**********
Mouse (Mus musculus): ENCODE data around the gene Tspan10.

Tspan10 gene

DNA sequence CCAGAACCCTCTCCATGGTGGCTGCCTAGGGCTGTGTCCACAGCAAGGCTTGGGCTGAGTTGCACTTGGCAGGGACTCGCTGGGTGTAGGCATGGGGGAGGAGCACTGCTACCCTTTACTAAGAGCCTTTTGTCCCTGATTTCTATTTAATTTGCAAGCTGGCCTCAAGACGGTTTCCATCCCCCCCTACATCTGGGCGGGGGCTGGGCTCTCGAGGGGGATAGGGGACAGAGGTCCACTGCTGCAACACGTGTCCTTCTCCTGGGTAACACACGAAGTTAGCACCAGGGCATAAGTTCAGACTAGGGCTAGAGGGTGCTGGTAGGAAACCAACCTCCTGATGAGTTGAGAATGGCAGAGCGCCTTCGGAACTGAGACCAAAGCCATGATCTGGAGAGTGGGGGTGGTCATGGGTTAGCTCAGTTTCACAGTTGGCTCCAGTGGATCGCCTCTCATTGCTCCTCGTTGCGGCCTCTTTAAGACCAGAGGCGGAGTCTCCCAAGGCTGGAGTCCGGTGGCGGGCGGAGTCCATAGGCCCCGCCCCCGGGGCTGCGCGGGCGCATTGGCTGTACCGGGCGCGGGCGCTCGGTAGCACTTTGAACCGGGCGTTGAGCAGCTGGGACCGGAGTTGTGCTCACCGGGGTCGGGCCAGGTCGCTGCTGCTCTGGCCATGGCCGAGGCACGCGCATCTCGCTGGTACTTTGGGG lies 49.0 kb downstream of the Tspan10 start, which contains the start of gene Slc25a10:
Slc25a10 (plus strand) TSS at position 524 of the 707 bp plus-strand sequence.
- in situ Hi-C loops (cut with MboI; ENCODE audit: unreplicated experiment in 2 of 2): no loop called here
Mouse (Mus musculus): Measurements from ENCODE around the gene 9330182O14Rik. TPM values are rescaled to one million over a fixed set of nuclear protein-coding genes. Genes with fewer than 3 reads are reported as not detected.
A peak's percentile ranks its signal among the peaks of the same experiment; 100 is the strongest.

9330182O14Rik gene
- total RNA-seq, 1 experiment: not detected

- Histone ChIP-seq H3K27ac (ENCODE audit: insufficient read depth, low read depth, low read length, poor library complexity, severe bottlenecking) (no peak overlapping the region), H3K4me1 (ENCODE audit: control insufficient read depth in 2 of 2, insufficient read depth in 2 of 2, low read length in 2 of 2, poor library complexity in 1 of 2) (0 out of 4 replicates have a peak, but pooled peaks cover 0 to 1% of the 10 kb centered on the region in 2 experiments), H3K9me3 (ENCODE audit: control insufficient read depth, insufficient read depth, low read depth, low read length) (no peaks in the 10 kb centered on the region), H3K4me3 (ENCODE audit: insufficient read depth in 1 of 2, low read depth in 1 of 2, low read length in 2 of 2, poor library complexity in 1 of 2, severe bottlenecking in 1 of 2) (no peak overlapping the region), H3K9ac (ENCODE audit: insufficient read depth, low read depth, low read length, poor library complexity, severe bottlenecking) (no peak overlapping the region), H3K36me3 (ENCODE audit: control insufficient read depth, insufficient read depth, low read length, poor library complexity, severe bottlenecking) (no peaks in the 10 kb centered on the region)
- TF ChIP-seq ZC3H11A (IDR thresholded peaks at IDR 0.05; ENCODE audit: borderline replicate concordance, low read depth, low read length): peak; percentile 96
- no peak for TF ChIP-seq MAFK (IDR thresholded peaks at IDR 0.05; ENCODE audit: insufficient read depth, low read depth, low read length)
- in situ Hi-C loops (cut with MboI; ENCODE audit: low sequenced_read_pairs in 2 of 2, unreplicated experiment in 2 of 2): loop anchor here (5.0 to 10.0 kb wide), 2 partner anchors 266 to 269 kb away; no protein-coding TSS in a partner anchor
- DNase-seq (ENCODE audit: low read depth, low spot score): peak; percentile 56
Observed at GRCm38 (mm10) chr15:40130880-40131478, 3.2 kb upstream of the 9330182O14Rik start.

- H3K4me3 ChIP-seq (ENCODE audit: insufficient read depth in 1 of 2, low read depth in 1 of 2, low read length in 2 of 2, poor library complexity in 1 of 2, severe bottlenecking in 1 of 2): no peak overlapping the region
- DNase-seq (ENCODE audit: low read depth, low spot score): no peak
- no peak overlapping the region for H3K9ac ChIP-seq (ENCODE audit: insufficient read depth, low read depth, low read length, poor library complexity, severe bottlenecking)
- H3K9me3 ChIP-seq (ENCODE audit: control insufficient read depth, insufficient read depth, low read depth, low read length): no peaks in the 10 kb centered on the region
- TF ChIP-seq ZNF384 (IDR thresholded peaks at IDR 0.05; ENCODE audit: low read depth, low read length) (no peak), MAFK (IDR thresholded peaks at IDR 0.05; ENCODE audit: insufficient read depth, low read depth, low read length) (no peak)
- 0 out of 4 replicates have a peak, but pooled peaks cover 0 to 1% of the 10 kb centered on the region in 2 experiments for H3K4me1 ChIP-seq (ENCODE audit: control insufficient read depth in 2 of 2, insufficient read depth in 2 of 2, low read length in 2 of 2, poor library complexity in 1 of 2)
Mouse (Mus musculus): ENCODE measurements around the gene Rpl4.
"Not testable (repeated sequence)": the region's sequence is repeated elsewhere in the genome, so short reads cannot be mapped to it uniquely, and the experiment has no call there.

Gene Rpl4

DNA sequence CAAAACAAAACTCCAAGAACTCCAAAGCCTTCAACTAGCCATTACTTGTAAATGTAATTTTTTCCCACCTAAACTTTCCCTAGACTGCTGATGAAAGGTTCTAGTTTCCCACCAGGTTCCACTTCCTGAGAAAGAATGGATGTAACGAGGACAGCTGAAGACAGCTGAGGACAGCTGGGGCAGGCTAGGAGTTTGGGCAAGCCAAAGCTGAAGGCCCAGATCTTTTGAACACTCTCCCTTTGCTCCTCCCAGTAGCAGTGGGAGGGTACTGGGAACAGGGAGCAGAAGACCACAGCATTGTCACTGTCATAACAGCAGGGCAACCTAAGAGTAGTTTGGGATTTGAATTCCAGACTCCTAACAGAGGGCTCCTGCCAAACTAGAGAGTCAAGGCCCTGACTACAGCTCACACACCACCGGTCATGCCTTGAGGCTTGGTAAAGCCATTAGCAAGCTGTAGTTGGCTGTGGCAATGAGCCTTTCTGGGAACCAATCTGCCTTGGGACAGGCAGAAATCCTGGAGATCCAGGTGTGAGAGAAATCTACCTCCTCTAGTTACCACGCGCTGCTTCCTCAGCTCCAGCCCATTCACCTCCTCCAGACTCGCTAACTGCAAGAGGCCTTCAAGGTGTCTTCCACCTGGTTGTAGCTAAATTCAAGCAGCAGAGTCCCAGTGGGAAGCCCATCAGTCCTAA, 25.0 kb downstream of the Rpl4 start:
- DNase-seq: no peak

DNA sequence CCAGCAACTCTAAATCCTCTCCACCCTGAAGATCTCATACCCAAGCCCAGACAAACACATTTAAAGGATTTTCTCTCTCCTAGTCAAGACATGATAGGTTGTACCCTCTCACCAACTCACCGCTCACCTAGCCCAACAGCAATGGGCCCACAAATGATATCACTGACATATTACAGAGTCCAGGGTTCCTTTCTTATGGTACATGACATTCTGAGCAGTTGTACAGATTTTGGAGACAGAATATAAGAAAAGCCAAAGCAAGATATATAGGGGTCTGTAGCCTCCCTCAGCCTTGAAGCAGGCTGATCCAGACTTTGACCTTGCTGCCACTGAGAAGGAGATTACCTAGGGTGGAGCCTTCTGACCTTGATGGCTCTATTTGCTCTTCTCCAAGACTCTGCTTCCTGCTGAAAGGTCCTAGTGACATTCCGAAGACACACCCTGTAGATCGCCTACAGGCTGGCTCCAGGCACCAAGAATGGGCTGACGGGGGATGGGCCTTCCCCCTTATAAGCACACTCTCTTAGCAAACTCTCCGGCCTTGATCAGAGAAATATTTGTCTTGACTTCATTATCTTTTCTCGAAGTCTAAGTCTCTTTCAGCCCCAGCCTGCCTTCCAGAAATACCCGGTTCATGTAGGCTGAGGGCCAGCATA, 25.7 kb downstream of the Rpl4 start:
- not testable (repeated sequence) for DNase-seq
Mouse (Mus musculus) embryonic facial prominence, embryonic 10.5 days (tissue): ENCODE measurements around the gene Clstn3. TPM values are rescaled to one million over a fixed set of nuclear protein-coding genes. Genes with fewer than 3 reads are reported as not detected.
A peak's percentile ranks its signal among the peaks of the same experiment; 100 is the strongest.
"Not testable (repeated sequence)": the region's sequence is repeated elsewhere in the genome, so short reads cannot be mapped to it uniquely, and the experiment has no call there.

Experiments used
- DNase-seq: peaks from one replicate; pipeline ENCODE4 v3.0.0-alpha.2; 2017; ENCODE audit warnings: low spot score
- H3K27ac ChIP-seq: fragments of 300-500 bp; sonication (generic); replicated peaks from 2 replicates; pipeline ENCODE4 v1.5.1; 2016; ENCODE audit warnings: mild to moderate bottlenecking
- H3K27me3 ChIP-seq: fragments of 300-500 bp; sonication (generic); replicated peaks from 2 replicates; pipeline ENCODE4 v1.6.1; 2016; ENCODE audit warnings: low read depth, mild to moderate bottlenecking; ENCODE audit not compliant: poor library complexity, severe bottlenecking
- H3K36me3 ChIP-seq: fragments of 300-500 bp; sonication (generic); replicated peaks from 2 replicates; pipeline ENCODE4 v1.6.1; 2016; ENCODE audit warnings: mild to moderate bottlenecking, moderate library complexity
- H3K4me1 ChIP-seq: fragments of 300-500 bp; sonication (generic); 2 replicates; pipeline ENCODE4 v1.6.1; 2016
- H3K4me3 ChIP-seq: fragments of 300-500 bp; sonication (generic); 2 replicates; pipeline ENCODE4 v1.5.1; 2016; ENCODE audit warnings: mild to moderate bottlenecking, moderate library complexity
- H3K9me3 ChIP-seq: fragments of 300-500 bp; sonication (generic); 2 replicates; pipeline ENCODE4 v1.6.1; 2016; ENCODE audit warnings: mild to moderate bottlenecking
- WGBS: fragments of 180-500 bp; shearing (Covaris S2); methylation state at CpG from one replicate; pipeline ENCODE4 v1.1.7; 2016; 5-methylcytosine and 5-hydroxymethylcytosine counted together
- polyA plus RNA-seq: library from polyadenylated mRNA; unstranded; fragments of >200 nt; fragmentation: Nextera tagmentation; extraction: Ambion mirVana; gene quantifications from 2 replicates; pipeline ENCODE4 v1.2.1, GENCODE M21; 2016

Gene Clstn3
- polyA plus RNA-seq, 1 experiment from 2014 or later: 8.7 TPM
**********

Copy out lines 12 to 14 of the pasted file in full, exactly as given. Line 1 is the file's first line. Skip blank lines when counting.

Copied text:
- no peak for TF ChIP-seq MAFK (IDR thresholded peaks at IDR 0.05; ENCODE audit: insufficient read depth, low read depth, low read length)
- in situ Hi-C loops (cut with MboI; ENCODE audit: low sequenced_read_pairs in 2 of 2, unreplicated experiment in 2 of 2): loop anchor here (5.0 to 10.0 kb wide), 2 partner anchors 266 to 269 kb away; no protein-coding TSS in a partner anchor
- DNase-seq (ENCODE audit: low read depth, low spot score): peak; percentile 56